Parmigiani Fleurier Bugatti Aerolithe

Parmigiani Fleurier Bugatti Aerolithe

by Michael Weare

At the turn of the millennium , the renowned Italian marque Bugatti was on the lookout for a powerful and enduring partnership with a watchmaking brand. Not any watchmaking brand, it had to be one that met the exacting demands of the Italian thoroughbred car manufacturer. Bugatti was in search of a young but dazzlingly talented watchmaker, young enough for the relationship to evolve intuitively, rather than be stuck in history and tradition. Technical excellence was of course a must, together with the necessary creative and artistic confidence brought about by a heightened awareness of design. And finally, the watchmaker, while established and respected, had to be fully independent so that a creative partnership could develop with the key decision makers on board.

Parmigiani Fleurier Bugatti Aerolithe - Sketches

Parmigiani Fleurier Bugatti Aerolithe – Sketches

Bugatti eventually chose Parmigiani Fleurier as its partner. The watchmaker did not merely meet its demands, it exceeded all expectations. The Fleurier-based manufacture has created timepieces for the Bugatti collection since 2001. Much more than ere watches with the car marque log, each watch is a Bugatti inspired interpretation of a watch – a car in watch form no less.

Last year Parmigiani released the Bugatti Aerolithe, a new addition to an exceptional collection. The Parmigiani Fleurier Bugatti Aerolithe was unveiled at the Paris motor show in 1935 by Ettore Bugatti, as a single one off vehicle. It subsequently vanished from the face of the earth. All that was left to confirm it ever existed at all was a solitary photograph and a few sketches of the vehicle in its hue of pale green.

Bugatti T57 Aerolithe

Bugatti T57 Aerolithe

The vehicle was made from a material known as ELEKTRON, a magnesium alloy – which became a nickname given to this avant-garde vehicle. This material was remarkably light yet so strong it was impervious to knocks and dents. The only not insignificant drawback was the fact that the body of the Parmigiani Fleurier Bugatti Aerolithe was also highly flammable. Because of this traditional welding could not be contemplated to build the car. Its assembly required another delicate technique, conceived by Jean Bugatti, the son of Ettore. The bodywork was assembled in two longitudinal sections, and then riveted together using a dorsal seam structure which went the length of the vehicle, from front to end.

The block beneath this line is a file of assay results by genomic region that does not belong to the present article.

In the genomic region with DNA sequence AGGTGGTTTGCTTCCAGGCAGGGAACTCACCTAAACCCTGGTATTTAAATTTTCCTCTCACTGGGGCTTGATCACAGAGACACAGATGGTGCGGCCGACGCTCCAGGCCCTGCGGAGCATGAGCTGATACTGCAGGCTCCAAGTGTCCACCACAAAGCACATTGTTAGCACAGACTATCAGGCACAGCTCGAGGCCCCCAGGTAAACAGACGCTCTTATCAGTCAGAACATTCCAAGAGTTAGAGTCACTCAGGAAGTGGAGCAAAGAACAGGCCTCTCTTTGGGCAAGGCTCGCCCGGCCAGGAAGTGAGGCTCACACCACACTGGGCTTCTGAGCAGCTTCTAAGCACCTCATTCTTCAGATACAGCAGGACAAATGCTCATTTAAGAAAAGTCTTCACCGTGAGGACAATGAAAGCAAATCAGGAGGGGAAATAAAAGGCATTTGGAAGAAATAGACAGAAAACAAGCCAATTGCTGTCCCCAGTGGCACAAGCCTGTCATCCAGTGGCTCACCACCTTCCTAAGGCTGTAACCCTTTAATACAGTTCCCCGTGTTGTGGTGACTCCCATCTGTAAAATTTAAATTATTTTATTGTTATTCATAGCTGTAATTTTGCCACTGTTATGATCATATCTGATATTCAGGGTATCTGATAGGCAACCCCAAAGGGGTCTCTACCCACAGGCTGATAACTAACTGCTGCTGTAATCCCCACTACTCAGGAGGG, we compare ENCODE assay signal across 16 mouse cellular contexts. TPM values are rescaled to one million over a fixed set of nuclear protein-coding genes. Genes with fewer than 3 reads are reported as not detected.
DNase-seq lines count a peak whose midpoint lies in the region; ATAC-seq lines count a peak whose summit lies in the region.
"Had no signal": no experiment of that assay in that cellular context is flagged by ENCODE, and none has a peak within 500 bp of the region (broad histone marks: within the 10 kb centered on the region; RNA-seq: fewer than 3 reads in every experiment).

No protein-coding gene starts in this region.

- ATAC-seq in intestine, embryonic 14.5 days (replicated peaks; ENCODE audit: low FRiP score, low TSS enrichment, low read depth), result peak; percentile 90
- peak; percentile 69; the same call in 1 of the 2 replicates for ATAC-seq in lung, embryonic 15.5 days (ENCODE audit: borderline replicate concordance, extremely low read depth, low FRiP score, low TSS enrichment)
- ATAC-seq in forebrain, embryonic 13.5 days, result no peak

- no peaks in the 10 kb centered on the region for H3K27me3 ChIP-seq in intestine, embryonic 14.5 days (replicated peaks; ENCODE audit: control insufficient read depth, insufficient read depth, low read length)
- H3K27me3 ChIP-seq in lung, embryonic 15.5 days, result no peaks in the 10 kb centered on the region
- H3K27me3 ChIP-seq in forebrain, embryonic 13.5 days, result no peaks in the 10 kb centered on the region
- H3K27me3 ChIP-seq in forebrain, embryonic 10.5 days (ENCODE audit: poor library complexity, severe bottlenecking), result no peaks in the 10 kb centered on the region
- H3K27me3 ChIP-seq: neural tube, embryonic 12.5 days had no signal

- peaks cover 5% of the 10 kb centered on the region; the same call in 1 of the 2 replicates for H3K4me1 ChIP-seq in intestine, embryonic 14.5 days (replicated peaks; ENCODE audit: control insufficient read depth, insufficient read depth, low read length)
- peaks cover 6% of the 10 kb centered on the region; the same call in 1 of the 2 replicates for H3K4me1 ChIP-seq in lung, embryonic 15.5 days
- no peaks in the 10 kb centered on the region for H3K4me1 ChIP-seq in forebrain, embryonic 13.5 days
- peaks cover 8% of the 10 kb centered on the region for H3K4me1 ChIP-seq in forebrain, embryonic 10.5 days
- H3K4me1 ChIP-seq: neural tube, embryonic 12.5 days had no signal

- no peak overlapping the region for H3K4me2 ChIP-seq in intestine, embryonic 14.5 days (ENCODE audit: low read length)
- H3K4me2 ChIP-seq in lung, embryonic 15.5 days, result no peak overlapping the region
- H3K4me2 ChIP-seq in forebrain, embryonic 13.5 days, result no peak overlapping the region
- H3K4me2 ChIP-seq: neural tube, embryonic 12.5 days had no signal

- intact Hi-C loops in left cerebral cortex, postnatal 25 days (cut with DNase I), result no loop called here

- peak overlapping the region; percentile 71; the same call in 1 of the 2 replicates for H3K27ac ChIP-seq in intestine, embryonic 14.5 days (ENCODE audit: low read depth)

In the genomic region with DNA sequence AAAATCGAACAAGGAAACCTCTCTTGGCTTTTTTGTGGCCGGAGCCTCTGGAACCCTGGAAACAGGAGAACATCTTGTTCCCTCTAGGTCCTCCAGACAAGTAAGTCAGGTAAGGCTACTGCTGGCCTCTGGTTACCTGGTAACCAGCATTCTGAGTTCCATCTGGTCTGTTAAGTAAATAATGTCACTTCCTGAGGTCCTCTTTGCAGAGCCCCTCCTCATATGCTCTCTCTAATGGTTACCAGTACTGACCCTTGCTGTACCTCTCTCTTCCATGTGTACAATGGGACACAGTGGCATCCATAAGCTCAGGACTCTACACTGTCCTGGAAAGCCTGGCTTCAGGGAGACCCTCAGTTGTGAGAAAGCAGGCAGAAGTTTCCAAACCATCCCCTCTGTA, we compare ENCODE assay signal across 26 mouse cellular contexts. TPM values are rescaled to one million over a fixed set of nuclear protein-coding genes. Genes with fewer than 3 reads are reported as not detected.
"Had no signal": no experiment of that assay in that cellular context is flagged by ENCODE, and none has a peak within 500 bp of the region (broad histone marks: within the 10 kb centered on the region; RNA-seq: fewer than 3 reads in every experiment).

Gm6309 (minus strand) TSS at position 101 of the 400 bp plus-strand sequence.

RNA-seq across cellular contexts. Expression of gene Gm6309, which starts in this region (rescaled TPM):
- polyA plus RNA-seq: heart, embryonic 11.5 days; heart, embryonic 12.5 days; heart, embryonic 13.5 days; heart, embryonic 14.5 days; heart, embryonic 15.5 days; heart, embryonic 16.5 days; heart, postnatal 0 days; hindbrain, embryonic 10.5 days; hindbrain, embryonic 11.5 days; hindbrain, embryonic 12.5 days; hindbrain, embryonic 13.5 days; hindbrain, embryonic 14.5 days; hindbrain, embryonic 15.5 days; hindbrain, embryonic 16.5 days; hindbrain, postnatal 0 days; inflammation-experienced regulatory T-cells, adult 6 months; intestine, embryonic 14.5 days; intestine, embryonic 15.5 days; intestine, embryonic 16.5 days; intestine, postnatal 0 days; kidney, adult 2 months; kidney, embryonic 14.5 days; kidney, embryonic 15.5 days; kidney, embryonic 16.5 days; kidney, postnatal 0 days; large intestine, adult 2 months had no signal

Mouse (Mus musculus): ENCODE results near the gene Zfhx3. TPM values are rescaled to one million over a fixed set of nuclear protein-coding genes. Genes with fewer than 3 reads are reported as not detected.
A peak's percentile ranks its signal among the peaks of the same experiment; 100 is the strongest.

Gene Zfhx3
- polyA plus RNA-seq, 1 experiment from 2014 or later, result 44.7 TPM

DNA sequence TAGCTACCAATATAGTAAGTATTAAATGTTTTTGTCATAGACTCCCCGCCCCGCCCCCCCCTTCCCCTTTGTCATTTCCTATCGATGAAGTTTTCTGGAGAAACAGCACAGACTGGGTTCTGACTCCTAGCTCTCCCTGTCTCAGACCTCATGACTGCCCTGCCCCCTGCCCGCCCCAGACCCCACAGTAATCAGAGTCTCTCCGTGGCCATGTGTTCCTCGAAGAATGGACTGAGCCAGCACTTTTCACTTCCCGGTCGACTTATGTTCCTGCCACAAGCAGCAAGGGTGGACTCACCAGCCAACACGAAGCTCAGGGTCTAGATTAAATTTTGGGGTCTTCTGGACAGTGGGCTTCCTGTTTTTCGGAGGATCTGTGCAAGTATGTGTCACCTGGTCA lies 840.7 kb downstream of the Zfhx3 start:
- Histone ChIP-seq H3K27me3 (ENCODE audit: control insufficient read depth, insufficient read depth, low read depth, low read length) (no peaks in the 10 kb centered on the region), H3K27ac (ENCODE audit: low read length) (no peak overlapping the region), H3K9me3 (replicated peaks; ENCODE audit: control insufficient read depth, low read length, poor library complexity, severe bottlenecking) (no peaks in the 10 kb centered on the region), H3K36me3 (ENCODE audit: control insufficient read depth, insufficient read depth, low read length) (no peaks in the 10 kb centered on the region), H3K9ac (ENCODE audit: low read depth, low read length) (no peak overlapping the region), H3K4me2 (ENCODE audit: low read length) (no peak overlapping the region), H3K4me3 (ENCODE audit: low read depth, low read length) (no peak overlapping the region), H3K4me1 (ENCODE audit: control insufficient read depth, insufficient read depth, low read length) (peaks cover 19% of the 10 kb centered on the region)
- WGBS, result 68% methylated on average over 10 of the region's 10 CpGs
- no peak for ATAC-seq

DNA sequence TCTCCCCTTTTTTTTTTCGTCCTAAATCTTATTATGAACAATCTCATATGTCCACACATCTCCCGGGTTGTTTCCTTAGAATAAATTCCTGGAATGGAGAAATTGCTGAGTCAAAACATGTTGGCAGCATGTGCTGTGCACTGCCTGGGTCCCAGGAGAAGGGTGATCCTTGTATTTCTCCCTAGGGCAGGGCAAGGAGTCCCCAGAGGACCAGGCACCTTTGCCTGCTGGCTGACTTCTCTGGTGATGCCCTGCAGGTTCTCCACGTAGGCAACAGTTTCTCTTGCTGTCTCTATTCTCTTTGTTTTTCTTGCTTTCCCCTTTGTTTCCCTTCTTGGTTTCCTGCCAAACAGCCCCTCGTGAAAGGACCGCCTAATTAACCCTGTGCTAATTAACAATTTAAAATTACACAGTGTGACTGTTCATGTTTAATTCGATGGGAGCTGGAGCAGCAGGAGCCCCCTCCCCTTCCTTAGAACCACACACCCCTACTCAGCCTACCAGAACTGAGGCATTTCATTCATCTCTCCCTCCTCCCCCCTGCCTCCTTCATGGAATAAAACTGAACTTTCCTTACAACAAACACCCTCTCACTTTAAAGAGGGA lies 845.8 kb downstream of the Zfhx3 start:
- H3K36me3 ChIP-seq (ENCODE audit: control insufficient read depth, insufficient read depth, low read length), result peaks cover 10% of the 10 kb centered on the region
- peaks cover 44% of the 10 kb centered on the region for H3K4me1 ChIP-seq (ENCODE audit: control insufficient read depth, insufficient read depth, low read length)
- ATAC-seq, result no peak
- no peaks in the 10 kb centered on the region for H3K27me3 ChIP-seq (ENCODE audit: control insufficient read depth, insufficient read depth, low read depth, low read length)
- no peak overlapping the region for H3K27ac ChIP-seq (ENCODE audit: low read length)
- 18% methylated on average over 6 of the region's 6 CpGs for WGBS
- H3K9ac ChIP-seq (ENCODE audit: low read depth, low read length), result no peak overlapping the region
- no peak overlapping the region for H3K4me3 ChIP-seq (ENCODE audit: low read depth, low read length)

It was the very volatility of the vehicle which gave it its revolutionary design. Its futuristic curves and were smooth, streamlined and pulse racing just to look at. The dorsal seam concept was adopted for its successor, known as the Bugatti Atlantic.

Parmigiani Fleurier Bugatti Aerolithe - Dial

Parmigiani Fleurier Bugatti Aerolithe – Dial

Now Parmigiani Fleurier has paid tribute to the ELEKTRON by developing the Bugatti Aerolithe timepiece, which emulates the spirit of this legendary vehicle. The complex process of transcribing the car’s DNA, capturing its most distinctive features, is a question of interpreting the shape, a colour or even a technical procedure and faithfully reflecting them in a timepiece.